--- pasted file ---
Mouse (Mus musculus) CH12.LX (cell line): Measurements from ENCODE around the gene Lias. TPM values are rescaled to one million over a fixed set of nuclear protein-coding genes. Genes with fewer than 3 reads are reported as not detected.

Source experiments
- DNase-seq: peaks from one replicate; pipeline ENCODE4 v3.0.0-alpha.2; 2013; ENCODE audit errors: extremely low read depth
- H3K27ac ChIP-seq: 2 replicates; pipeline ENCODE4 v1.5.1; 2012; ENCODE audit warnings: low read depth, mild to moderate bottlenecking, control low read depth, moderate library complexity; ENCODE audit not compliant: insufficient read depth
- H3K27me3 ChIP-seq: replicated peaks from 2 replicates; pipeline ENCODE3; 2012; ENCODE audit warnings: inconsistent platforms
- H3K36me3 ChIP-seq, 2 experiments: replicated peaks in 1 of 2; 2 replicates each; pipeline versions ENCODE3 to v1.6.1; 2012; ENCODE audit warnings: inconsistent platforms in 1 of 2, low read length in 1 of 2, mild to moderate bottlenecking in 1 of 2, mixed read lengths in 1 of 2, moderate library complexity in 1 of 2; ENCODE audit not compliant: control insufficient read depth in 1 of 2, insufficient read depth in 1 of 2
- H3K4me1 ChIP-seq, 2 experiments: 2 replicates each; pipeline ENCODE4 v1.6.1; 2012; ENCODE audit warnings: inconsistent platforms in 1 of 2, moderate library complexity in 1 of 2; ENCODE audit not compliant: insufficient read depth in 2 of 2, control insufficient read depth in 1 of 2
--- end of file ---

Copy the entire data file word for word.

Mouse (Mus musculus) CH12.LX (cell line): Measurements from ENCODE around the gene Lias. TPM values are rescaled to one million over a fixed set of nuclear protein-coding genes. Genes with fewer than 3 reads are reported as not detected.

Source experiments
- DNase-seq: peaks from one replicate; pipeline ENCODE4 v3.0.0-alpha.2; 2013; ENCODE audit errors: extremely low read depth
- H3K27ac ChIP-seq: 2 replicates; pipeline ENCODE4 v1.5.1; 2012; ENCODE audit warnings: low read depth, mild to moderate bottlenecking, control low read depth, moderate library complexity; ENCODE audit not compliant: insufficient read depth
- H3K27me3 ChIP-seq: replicated peaks from 2 replicates; pipeline ENCODE3; 2012; ENCODE audit warnings: inconsistent platforms
- H3K36me3 ChIP-seq, 2 experiments: replicated peaks in 1 of 2; 2 replicates each; pipeline versions ENCODE3 to v1.6.1; 2012; ENCODE audit warnings: inconsistent platforms in 1 of 2, low read length in 1 of 2, mild to moderate bottlenecking in 1 of 2, mixed read lengths in 1 of 2, moderate library complexity in 1 of 2; ENCODE audit not compliant: control insufficient read depth in 1 of 2, insufficient read depth in 1 of 2
- H3K4me1 ChIP-seq, 2 experiments: 2 replicates each; pipeline ENCODE4 v1.6.1; 2012; ENCODE audit warnings: inconsistent platforms in 1 of 2, moderate library complexity in 1 of 2; ENCODE audit not compliant: insufficient read depth in 2 of 2, control insufficient read depth in 1 of 2